TGS 2008: Microsoft's Schappert soldiers on in Japan
Despite the Xbox 360's limited success, corporate VP and Xbox Live chief says sales are increasing in the "very important" market.
Microsoft may have experienced significant success with the 360 in Western markets, but Japan continues to be a tough market to crack. Despite being in the country for two years and winning the support of several high-profile Japanese developers, the 360 often lags behind the Nintendo Wii and Sony's PlayStation 3 in sales.
But things are looking up for the 360, according to John Schappert, Microsoft corporate vice president and head of Live, software and studios. During a roundtable press briefing at the 2008 Tokyo Game Show, Schappert extolled the recent success of the 360 in the Japanese market, success which has directly stemmed from its recent price drop which made the 360 the cheapest current-gen console on the market.
"Frankly our biggest challenge right now is hardware availability. We've done so well that we are actually at a sold out situation in Japan. But we have more on the way every week," he told a group of reporters.
Schappert says Microsoft is still aiming to have a 1 million console installed base in Japan, but declined to give a firm target on when the company is hoping to achieve that. And when quizzed on whether all the time, effort, and money spent on wooing both Japanese consumers and developers has been worthwhile, Schappert was unequivocal in his response.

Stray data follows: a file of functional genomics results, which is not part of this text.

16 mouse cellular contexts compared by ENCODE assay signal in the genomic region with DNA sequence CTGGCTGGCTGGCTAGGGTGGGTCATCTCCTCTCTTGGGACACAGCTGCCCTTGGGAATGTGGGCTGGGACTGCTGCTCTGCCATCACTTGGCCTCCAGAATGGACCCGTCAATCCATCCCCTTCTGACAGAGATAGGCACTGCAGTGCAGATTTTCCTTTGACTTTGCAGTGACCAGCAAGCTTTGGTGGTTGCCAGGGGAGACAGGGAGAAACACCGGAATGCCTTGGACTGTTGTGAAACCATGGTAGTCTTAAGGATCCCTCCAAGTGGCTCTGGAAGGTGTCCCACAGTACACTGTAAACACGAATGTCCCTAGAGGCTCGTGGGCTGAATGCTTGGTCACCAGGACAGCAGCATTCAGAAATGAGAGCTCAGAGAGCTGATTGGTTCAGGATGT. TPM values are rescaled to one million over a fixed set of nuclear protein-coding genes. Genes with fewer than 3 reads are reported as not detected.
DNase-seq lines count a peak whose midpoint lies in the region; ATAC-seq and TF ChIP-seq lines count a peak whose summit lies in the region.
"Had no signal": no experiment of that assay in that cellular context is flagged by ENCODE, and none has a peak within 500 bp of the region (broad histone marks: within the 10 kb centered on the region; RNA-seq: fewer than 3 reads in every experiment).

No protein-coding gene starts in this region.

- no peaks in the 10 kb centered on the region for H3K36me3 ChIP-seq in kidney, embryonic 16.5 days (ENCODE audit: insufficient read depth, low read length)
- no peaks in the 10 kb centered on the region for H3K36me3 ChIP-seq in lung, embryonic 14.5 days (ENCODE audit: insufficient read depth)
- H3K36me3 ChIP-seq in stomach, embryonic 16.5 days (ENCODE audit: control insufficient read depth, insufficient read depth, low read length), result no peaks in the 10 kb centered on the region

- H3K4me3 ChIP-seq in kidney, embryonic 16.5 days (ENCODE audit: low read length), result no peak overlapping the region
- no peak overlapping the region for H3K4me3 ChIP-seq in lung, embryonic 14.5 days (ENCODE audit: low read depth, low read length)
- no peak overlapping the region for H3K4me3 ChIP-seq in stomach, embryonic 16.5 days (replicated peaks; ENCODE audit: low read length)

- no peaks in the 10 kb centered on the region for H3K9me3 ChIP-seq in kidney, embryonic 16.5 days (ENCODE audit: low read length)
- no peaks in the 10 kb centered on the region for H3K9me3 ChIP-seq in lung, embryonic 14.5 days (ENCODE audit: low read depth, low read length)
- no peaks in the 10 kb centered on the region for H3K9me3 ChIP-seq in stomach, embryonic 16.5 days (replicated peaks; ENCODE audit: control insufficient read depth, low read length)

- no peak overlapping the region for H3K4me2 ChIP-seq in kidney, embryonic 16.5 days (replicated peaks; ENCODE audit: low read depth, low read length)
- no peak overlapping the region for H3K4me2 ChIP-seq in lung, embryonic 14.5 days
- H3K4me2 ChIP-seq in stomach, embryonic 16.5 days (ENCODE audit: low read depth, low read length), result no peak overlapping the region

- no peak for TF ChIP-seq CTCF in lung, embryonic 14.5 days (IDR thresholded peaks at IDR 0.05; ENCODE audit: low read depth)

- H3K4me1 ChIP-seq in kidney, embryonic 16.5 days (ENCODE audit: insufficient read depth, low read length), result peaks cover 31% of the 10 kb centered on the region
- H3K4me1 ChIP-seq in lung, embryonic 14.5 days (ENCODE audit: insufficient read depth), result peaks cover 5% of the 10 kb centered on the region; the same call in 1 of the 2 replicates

"Undoubtedly. I think what you see in Japan right now is the fruits of the labour of eight years' worth of cultivating relationships, forming those bonds, and working with these publishers. What they're happy about is that they've got a platform with the 360 that has great development tools at an affordable price point which allows them to go to the masses. So Japan is very important not only as a territory, but because of the games that come out of Japan," he said.
Schappert headed Microsoft's TGS keynote speech yesterday, unveiling the news that Tekken 6 was going multiplatform, fixing a date on the launch of the new Xbox Live, and confirming the existence of Halo 3: Recon. On the latter, Schappert would not be drawn on giving any more details on the newest adventure in the Halo universe, other than to say that it was indeed a stand-alone game and not simply a Halo 3 expansion.
Check out GameSpot's 2008 Tokyo Game Show page for more information.
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